One doesn’t need extensive financial experience to invest in property. Many blue collar members think they cannot handle investing in real estate because of their lack of experience. But all one actually needs is a practical business sense and self-assurance when making deals with a mortgage broker or loan officer.

Connections

Even if you do not require financial experience, it aides to have peers or contacts in the real estate business. These contacts can link you with more authentic or experienced people in real estate or offer tips on how to manage the market. Though some may not agree to help, a good percentage will be more than willing.

How Much a Person Should Know

Another misconception is that one needs to know much about real estate prior to investing. Opposing this well known belief, many individuals start out with a fundamental or slight understanding of the market. After all the information gathering is finished, experience is still the best teacher.

Taking that Big Leap

It is not always smart to play it safe. Many beginning investors would rather spend on tiny properties. Truthfully, it’s more worthwhile to take a risk on something with large promise. The greatest thinkers and inventors in the past were believed to be fools during their time. Just like them, you will have to live dangerously to enjoy the advantages of your investment.

The Cash Required

One does not need to be rich to spend on real estate. Although most major players have acquired enough wealth, most of them engaged in risks with their money. A business venture is always a risk. Either you profit or you lose some.

Venturing into finance is different from setting aside money for your personal property. Distinct from savings, investments enable with you profits which let you pay back your mortgages. Cash will be spent but you’ll have means of earning it back.

Top Ten Real Estate Tips

One of the questions that I get asked a lot is “What is one real estate tip that you would give to a new landlord”? That’s a great question. So I checked in with several seasoned real estate veterans that own and rent apartments and homes in the Atlanta area to get their opinion and give you the “Top Ten Real Estate Tips for Landlords”.

  1. When screening tenants, be firm but friendly. Make sure you screen them hard. Don’t let them move all their friends & family in with them.
  2. Complete repairs in a reasonable time frame which keeps tenants happy and they will stay in your apartment for a longer time which reduces your turnover which has a positive impact on your bottom line.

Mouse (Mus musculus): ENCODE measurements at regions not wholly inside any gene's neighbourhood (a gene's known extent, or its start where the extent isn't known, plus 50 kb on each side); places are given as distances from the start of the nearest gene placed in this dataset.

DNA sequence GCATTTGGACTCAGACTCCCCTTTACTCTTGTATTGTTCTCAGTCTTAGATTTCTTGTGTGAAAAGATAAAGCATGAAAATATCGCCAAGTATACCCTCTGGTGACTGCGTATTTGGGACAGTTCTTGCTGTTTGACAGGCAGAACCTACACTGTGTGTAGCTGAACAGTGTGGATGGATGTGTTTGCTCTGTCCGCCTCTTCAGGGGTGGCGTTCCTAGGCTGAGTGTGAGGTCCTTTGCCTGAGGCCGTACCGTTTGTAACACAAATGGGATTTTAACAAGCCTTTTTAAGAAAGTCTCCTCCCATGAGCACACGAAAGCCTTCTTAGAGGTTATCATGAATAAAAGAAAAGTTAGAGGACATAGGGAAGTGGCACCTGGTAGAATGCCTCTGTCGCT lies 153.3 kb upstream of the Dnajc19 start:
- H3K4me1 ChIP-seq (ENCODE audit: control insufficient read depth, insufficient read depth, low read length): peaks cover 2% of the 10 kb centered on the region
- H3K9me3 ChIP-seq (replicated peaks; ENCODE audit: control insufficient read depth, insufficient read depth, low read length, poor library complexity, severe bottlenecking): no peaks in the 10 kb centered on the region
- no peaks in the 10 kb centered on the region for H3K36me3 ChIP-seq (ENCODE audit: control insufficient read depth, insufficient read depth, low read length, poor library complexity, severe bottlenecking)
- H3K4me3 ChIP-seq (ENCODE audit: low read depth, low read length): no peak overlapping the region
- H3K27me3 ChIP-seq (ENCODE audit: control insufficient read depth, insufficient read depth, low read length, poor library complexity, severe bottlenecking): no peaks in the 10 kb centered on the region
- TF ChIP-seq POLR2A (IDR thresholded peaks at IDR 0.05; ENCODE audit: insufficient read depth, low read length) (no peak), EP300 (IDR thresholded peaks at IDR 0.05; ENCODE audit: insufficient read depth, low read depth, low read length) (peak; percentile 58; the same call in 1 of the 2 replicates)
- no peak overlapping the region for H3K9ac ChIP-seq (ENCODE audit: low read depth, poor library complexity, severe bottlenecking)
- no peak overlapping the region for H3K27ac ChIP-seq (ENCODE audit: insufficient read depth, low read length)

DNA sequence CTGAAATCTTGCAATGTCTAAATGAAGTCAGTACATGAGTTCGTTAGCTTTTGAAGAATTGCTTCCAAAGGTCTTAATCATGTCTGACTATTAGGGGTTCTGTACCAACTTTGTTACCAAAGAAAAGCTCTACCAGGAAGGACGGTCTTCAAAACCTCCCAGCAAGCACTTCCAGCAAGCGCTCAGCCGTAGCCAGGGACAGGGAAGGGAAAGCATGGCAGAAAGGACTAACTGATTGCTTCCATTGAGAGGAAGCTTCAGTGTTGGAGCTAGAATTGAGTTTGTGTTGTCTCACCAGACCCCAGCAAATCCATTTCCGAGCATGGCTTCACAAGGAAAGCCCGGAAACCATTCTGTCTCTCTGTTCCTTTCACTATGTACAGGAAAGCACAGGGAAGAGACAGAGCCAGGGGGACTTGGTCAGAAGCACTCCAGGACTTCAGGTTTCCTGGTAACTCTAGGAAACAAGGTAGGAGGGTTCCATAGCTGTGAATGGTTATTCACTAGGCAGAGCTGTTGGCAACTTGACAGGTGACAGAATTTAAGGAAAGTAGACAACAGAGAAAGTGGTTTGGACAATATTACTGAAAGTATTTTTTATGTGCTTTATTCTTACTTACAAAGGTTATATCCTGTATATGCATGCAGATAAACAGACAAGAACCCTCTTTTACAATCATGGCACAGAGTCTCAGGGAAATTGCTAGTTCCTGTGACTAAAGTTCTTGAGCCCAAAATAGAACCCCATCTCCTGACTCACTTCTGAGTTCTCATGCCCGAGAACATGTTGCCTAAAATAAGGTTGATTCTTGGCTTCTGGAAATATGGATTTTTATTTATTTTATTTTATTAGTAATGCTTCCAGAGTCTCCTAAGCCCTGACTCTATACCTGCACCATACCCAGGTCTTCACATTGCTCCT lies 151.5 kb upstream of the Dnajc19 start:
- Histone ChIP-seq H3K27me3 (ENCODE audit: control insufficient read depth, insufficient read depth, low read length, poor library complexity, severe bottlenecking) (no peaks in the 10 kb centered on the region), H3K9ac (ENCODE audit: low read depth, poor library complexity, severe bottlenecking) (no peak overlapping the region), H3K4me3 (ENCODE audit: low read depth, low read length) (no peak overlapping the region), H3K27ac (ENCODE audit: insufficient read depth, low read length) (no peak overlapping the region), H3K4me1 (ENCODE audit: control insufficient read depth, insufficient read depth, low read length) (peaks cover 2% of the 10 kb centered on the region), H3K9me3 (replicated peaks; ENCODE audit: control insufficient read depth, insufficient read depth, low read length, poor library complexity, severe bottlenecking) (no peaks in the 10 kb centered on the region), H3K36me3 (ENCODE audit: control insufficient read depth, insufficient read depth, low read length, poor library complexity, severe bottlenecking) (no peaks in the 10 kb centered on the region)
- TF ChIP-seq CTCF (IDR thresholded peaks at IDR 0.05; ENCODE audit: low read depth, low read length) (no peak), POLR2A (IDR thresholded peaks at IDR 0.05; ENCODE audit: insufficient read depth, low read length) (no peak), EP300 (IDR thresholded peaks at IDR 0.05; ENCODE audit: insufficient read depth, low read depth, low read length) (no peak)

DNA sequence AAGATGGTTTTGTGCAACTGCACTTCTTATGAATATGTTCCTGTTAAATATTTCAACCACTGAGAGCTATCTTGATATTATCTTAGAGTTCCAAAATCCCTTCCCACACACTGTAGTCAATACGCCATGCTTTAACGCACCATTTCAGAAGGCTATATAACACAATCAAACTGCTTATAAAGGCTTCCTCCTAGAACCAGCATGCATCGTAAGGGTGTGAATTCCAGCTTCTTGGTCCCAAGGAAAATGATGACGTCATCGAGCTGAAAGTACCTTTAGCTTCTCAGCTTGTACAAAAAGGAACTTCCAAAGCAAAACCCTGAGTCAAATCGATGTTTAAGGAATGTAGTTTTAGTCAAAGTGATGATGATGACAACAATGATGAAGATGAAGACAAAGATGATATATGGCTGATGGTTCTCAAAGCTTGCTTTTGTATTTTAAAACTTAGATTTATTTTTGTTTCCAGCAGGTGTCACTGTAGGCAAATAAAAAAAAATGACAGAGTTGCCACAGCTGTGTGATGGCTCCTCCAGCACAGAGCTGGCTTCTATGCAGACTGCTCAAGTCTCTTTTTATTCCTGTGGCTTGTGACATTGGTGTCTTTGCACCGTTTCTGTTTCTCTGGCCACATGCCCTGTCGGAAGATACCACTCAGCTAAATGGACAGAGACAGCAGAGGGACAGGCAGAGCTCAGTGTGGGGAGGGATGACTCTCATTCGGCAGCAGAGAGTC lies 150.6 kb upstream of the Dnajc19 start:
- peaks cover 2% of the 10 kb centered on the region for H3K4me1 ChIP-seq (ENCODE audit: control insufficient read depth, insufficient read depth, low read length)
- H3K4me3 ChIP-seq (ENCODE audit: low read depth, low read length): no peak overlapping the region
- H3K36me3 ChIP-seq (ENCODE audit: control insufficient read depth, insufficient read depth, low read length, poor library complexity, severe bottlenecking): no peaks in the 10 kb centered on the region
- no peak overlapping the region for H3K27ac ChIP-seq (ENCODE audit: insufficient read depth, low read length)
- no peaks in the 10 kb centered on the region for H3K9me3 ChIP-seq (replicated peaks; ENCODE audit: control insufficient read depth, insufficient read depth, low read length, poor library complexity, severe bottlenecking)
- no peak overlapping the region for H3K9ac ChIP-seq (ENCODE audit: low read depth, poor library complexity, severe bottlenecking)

3. First of all I’d say buy the right property! If you buy for too much, or if you buy in an area that it is difficult to get good tenants, it is a downhill battle. Once you have bought the property… spend the money up front and get the place looking good, so it shows well, and you increase your chances of finding good tenants quickly. Once the tenants are in, if you are managing it yourself, have some sort of regular contact with them.
  4. I would advise ordering a credit report when they apply. You not only learn a lot about the tenant’s credit history, but you are also double checking the social security number. If you ever have to evict them and you get a judgment for the money they owe you, you know the social security number is correct if you want to send it to a collections company and try to collect on the judgment. That is one tip I don’t hear mentioned often, probably because not many people go after them. But it is something we are working on doing to see if it will pay off!
  5. Take action and actually buy the first property. I wish I had started investing years earlier.
  6. Put your properties in trust so that you can honestly tell your tenants you are not the owner of the building. This way you are the property manager. who has to get permission from corporate for everything. For example, one of the tenants wanted new carpet. That was going to be expensive. I said, “Let me see what the office says”. I went home asked my husband and he said “Hell No!” I went back and said it wasn’t in the budget. As owner they all think you have all the money in the world and get resentful. As property manager you are just another working stiff like them. Any hard feelings are directed at “The Man” rather than you as an individual.
  7. Notify the tenant as a common courtesy before you enter the property for maintenance, repairs, or inspections. Many states require at least a 24 hour notice.
  8. File your dispossessory early and take advantage of consent judgment payment plans.

9 Avoid bad neighborhoods – i.e., communities in great disrepair, with lots of crime and lots of vacancies.

  1. Work hard to provide a safe and secure rental property. Take a good look at your property and assess the situation. There are a few easy steps you can take like upgrading the lighting and trimming shrubbery. If a security light goes out, get it replaced that day. Don’t let your tenants and property be an easy mark for a criminal. Assess your property’s security and take reasonable steps to protect it. Often the best measures, such as proper lights and trimmed landscaping, are not that expensive.

More millionaires made their fortune investing in real estate than in any other form of investment. There are many methods of making a fortune in real estate investing. Regardless of the method that you use to build your fortune in real estate, you need a solid business plan to use as your road map to success. You can purchase the business plan I used to build a multi-million dollar real estate business.